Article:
"If we assume the ONLY function of the tree of life was to convey immortality, then you may be correct. If, OTOH, we assume the tree of life had other special attributes, then you might be incorrect" - Even if it had other special attributes, their presence still did not nullify its ability to convey immortality, otherwise God would've not said "... now, lest he put forth his hand, and take also of the tree of life, and eat, and live for ever" (Gen. 3:22) –  brilliant Feb 1 at 18:24
    
The tree of life in the new heaven (Rev 22) confers something other than immortality to God's children, since we'll already possess it! Perhaps in heaven our lives will continually be enriched, enhanced, and capable of growth in understanding of and appreciation for all that God had prepared for us well in advance of our being with Him in His abode. I think we need to leave a little metaphorical wiggle room in how we view the tree of life. The expression "L'chaim" implies growth, not merely longevity. God alone is the possessor of eternal life, and He never grows. We, on the other hand . . .. –  rhetorician Feb 1 at 18:24

Life is determined by our relationship to God.

Mortality is being susceptible to death, Adam was always susceptible to death and God warned Adam of his susceptibility:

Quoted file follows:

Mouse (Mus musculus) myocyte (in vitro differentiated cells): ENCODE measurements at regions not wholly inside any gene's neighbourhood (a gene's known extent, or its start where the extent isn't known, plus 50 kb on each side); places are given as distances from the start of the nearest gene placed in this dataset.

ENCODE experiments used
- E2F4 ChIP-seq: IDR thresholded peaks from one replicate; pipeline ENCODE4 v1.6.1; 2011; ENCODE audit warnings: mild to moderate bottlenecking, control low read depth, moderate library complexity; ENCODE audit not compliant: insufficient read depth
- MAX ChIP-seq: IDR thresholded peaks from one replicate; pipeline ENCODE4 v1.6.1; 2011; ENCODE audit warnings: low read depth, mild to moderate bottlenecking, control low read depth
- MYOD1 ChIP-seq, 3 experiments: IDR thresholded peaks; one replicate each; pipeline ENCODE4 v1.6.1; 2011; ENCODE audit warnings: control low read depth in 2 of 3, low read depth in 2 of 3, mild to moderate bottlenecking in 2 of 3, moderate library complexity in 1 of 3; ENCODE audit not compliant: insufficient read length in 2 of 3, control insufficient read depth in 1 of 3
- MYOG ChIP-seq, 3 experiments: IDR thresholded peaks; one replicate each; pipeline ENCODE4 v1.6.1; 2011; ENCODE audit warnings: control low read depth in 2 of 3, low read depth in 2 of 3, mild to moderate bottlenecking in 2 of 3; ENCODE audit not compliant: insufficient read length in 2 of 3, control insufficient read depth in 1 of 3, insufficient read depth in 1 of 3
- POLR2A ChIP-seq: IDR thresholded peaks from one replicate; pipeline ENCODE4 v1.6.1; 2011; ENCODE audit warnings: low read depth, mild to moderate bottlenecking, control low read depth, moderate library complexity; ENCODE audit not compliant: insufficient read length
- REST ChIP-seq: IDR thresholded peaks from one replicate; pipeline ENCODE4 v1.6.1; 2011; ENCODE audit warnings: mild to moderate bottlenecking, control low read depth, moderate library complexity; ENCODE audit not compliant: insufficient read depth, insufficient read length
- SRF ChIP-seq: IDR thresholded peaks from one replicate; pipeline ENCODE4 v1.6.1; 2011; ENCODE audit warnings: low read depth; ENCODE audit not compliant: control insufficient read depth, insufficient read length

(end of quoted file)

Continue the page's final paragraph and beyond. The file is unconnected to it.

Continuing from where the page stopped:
Genesis 2:16,17 And the LORD God commanded the man, saying, Of every tree of the garden thou mayest freely eat: But of the tree of the knowledge of good and evil, thou shalt not eat of it: for in the day that thou eatest thereof thou shalt surely die.

We were intentioned for life:

2 Corinthians 5:1-4 For we know that if our earthly house of this tabernacle were dissolved, we have a building of God, an house not made with hands, eternal in the heavens. For in this we groan, earnestly desiring to be clothed upon with our house which is from heaven: If so be that being clothed we shall not be found naked. For we that are in this tabernacle do groan, being burdened: not for that we would be unclothed, but clothed upon, that mortality might be swallowed up of life.

We look forward to life eternal:

John 17:3 And this is life eternal, that they might know thee the only true God, and Jesus Christ, whom thou hast sent. John 20:31 But these are written, that ye might believe that Jesus is the Christ, the Son of God; and that believing ye might have life through his name. Romans 6:23 For the wages of sin is death; but the gift of God is eternal life through Jesus Christ our Lord. Romans 8:2 For the law of the Spirit of life in Christ Jesus hath made me free from the law of sin and death.

Eternal life is subject to our relationship with God:

Galatians 2:20 I am crucified with Christ: nevertheless I live; yet not I, but Christ liveth in me: and the life which I now live in the flesh I live by the faith of the Son of God, who loved me, and gave himself for me.

Therefore, man was created mortal, susceptible to death but the new birth assures eternal life, life eternal in Christ!